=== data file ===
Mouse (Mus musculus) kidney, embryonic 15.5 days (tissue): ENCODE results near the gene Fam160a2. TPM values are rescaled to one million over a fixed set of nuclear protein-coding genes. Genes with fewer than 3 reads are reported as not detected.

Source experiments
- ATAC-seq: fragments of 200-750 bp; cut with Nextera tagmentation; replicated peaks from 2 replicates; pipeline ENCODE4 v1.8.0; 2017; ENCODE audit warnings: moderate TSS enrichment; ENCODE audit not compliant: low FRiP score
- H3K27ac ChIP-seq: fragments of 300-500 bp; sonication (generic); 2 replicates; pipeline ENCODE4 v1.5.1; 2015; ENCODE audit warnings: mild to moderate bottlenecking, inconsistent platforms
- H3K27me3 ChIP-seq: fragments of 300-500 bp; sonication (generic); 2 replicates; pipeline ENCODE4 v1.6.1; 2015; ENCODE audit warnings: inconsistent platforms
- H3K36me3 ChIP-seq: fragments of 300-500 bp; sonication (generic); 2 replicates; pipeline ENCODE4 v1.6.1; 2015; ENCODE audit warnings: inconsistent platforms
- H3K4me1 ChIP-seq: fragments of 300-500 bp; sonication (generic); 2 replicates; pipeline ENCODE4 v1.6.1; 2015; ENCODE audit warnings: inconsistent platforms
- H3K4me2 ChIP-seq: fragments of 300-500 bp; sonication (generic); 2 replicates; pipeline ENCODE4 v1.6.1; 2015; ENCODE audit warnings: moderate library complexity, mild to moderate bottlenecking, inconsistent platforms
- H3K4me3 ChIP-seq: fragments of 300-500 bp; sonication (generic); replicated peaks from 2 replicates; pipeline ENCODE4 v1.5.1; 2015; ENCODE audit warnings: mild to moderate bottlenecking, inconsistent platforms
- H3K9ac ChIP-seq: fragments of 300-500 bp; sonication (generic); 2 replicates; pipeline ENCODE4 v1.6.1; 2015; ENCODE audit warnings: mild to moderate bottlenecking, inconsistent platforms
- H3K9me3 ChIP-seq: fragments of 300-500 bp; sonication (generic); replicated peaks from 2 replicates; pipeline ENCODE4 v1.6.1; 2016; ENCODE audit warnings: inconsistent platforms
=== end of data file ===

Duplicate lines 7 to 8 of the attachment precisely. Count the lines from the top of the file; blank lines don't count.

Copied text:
- H3K4me1 ChIP-seq: fragments of 300-500 bp; sonication (generic); 2 replicates; pipeline ENCODE4 v1.6.1; 2015; ENCODE audit warnings: inconsistent platforms
- H3K4me2 ChIP-seq: fragments of 300-500 bp; sonication (generic); 2 replicates; pipeline ENCODE4 v1.6.1; 2015; ENCODE audit warnings: moderate library complexity, mild to moderate bottlenecking, inconsistent platforms